That food culture can provide a kaleidoscopical insight into a little-studied part of the Muslim world is demonstrated by an exceptional cookbook with culinary stories originating from the Pamir Mountains.
Its title, With our own hands, published in 2015, reveals not just the manual labour and hardships of those who provided its recipes, but also the dedication and the perseverance of the two biologists who authored this book, Frederik van Oudenhoven and Jamila Haider.
The story of the book is like an adventure novel: two young researchers are on fieldwork in the remote Pamir Mountains and meet with an old lady. This lady shares with them an ancient and almost forgotten recipe that she still remembers and wants to safeguard for her children and grandchildren.
The biologists recognise its importance as a testimonial of the highly endangered biodiversity of the Pamir Mountains. They start a project that would culminate, after five years, in a prize-winning book that contains more than hundred fascinating and mind-boggling recipes, accompanied by detailed reports on the unique culture of the Pamirs, a preface by the Prince of Wales, stunning photographs and a marvellous map.
The authors, idealistically, decide that their book should not just be a report on what may be thought of in their Western home countries as an exotic place with an exotic people, very much representing the proverbial ‘Other’. They want their book to be a report that would be available and fully accessible to the ‘owners’ of the recipes and the traditions that surround and contextualise the recipes. They wish to provide their informants with a detailed written report of their own – so far orally transmitted – cultural heritage.
That is why the book has three scripts and three languages: English for the ‘outside’ world, Tajik and Dari as the official languages of the states in which the Pamir Mountains are situated: Tajikistan and Afghanistan. In a way, these languages are also ‘outside’ languages, since the majority of the inhabitants of the Pamir Mountains speak other languages that are not written, and have neither script nor official status.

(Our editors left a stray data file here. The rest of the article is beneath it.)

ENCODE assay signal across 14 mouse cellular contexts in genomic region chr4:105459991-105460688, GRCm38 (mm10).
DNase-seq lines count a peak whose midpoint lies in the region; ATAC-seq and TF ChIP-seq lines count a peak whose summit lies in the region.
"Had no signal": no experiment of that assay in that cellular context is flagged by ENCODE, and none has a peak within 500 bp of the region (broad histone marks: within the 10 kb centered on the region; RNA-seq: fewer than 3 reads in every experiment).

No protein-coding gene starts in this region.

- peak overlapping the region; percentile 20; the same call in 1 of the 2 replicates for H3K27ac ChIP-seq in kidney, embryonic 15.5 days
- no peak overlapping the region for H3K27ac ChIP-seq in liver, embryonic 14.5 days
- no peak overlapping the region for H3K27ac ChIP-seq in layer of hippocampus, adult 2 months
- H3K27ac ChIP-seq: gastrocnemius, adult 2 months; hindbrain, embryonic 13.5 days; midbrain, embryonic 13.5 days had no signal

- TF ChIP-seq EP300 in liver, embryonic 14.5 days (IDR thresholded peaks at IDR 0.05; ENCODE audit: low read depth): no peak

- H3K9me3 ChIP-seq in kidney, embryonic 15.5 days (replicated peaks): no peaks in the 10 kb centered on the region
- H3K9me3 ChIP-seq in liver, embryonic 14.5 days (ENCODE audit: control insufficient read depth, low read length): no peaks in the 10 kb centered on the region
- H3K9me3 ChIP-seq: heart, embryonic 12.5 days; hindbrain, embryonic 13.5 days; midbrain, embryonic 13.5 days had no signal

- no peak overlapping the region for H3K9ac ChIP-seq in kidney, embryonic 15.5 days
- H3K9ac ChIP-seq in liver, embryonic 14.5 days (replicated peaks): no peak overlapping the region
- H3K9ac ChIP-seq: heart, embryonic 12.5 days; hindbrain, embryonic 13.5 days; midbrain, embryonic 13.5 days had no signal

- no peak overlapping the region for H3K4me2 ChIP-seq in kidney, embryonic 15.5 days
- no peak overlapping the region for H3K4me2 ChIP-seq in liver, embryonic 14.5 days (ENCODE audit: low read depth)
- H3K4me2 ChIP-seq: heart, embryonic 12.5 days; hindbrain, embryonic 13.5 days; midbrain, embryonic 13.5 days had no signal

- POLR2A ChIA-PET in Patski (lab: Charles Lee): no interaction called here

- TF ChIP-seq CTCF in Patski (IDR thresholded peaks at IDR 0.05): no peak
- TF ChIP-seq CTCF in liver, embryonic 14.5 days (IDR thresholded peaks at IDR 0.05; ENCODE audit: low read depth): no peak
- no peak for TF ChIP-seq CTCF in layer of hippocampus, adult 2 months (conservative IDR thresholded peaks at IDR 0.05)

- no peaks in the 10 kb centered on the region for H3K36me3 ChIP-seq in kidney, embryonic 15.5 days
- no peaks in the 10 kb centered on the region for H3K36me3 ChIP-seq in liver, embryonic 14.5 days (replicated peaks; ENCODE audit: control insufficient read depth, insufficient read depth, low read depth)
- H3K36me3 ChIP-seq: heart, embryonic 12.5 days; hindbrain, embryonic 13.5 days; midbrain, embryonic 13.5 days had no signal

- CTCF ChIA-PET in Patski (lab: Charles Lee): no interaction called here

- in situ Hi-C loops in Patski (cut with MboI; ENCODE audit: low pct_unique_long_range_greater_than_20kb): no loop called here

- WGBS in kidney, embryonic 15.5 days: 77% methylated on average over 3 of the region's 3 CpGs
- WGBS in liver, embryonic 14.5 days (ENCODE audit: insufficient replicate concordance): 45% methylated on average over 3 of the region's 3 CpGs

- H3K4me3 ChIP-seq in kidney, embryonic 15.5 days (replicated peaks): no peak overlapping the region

As is in many ways reflected in With our own hands, it is religion, more than language, that sets the people of the Pamirs apart. The great majority of the Pamiris are adherents of Ismailism, one of the three main branches of Shi’a Islam today – but in absolute numbers still a very small group. Unlike Sunnites and other Shiite groups, they have an all-encompassing religious authority to guide them, one who is alive and present in this world: their 49th Imam Shah Karim al-Husayni, best known as Agha Khan IV, whose followers are dispersed all over the world.
Ismailis throughout history have always been a minority, at times severely persecuted, which may explain their presence in rather remote areas such as the Pamir Mountains. The Ismailis of the Pamir Mountains are surrounded by the great Sunnite majority of Central Asia and Afghanistan, who have not always looked upon them with a friendly eye, as for example the Pamiris of Tajikistan have found out to their detriment only quite recently during the Civil War in Tajikistan (1992-1997).
I worked in the Pamir Mountains in this period, a time of violence and hardship for the Pamiris. It was in this period that many Pamiris began to feel stronger about their identity, and to reconfirm this in a variety of cultural expressions, often directly related to religion.
Food also played an important role in this: it was terribly scarce during the Civil War, and often the only ‘food’ available was shirchoy, the salted milk tea of the Pamir Mountains, which suddenly seemed loaded with a heavy symbolical value, as an identity marker of a persecuted religious minority. The old lady’s wish to record the food culture of the Pamirs can perhaps also be explained in this light.
That this venture would result in a bestselling work, that won the Gourmand Cookbook of the Year Award 2016, and was praised as a ‘revolutionary cookbook’ was beyond the expectations of all who were involved.
On Tuesday 11 April, Frederik van Oudenhoven will be a guest of the Leiden Central Asia Initiative to present the film screening of the documentary Wisdom of the Mountains (2017, view the trailer). In this documentary, he and Jamila Haider travel back to the Pamirs, this time with a load of books: wisdom brought back to its origin. Here this remarkable story finds a temporary and touching ending.
Thursday 11 April | 17.15-18.30 hours
Frederik van Oudenhoven presents Wisdom of the Mountains: the Pamir People of Tajikistan and Afghanistan. Location: Leiden University, Lipsius Building, room 147.
All are welcome and drinks are served afterwards!